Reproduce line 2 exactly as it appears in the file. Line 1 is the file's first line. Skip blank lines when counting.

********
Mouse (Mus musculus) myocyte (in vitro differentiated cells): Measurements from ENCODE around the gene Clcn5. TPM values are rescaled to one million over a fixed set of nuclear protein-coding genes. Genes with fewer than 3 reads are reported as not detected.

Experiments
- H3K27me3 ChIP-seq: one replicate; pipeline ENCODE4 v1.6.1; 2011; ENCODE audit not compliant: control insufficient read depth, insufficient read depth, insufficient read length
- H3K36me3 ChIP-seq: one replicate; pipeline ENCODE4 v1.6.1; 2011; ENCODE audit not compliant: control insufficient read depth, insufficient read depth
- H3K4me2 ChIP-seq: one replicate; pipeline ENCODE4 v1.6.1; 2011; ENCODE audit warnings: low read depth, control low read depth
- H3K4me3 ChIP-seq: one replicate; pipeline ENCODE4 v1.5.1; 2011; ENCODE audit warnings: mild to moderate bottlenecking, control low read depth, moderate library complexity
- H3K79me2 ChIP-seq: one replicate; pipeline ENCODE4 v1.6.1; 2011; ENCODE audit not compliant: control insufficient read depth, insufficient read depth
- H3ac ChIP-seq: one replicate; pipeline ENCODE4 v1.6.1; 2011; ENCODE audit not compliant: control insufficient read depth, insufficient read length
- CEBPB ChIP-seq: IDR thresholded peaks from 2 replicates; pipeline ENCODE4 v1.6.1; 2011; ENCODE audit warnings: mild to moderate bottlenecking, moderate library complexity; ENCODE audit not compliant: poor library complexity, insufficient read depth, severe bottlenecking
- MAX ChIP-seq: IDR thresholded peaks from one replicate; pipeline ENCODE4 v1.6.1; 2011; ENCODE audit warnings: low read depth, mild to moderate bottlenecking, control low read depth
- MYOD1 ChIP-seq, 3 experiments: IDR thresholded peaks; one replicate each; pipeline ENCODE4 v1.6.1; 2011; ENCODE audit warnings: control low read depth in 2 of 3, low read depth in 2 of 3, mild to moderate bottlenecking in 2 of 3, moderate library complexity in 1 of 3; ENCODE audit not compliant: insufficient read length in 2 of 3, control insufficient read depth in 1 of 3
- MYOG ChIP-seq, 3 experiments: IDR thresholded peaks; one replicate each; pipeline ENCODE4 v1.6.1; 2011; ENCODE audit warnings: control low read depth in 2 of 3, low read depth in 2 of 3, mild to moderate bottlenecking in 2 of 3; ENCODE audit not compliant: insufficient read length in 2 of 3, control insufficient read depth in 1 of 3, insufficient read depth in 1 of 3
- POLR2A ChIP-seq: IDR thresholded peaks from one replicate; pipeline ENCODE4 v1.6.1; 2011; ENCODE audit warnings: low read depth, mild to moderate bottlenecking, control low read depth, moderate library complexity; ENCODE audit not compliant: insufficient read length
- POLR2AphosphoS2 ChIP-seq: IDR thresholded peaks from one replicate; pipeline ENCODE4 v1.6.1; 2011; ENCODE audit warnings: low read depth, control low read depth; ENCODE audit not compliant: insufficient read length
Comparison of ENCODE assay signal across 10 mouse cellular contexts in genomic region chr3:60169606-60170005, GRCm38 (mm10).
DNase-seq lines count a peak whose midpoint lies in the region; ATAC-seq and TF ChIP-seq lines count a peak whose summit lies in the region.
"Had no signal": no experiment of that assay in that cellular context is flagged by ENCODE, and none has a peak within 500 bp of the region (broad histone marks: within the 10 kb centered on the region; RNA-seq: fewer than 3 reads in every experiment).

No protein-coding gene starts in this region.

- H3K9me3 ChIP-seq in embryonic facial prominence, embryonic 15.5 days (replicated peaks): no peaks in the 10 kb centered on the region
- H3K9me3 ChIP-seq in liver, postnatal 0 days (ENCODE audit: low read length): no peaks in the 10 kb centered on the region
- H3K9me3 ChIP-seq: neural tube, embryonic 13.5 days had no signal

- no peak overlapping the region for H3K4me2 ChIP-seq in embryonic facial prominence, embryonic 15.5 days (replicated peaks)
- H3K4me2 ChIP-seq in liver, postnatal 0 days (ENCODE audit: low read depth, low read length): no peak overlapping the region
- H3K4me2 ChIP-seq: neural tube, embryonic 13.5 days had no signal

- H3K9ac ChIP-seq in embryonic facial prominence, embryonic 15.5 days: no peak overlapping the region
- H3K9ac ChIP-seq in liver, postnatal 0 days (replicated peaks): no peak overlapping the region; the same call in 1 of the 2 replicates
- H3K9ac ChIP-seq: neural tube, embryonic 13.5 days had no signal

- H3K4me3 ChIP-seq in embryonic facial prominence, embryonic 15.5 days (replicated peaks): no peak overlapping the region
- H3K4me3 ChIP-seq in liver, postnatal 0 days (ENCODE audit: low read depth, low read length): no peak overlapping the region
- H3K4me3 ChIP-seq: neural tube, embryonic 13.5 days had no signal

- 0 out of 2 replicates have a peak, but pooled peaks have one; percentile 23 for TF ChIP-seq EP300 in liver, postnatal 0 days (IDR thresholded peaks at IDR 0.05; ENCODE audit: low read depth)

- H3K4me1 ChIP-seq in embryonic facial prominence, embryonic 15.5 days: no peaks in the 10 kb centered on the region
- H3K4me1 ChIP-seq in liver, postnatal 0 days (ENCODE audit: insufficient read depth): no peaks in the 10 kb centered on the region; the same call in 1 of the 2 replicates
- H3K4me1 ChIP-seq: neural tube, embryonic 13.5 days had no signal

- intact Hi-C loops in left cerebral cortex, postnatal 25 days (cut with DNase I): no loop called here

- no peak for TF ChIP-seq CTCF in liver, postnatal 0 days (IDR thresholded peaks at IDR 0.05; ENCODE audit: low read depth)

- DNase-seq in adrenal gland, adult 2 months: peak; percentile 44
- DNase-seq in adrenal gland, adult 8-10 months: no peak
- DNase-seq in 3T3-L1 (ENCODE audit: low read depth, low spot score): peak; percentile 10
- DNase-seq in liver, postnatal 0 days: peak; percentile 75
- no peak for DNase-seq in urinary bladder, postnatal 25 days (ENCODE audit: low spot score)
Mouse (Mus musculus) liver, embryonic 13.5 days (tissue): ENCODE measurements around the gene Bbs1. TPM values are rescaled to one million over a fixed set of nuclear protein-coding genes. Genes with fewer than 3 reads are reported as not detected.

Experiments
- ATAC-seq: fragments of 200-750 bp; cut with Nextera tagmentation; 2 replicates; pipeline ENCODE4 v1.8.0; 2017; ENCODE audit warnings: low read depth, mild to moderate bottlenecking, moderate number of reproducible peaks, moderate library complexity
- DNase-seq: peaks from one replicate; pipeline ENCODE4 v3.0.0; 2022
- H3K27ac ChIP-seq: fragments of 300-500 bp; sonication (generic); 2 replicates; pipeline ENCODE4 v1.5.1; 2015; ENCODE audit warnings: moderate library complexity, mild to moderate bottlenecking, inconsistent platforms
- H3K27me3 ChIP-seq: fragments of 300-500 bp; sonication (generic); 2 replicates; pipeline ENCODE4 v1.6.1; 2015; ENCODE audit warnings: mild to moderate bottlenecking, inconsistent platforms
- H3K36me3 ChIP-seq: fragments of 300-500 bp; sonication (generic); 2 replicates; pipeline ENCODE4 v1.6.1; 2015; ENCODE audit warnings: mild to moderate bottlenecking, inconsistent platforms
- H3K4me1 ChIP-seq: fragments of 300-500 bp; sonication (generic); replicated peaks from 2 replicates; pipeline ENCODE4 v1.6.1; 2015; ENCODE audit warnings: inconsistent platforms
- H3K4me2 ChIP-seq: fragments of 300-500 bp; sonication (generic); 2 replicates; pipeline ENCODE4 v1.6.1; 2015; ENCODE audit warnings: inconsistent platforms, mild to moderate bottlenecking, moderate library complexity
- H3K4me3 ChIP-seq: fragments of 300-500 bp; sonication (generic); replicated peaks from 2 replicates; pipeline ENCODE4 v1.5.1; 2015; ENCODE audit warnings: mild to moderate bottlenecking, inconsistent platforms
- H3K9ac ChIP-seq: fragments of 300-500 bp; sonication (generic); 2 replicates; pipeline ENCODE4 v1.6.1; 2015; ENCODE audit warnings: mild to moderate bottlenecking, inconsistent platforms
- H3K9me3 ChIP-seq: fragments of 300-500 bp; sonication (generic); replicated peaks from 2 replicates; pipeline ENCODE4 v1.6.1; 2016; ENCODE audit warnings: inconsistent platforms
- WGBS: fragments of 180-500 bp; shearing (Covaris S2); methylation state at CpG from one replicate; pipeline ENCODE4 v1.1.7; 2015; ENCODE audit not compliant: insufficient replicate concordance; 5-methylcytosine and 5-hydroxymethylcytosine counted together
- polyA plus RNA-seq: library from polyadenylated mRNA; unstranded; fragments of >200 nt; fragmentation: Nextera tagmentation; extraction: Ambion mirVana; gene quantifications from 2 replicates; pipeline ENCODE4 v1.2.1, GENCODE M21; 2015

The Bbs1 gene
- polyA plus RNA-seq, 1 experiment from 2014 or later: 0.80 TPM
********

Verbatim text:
Experiments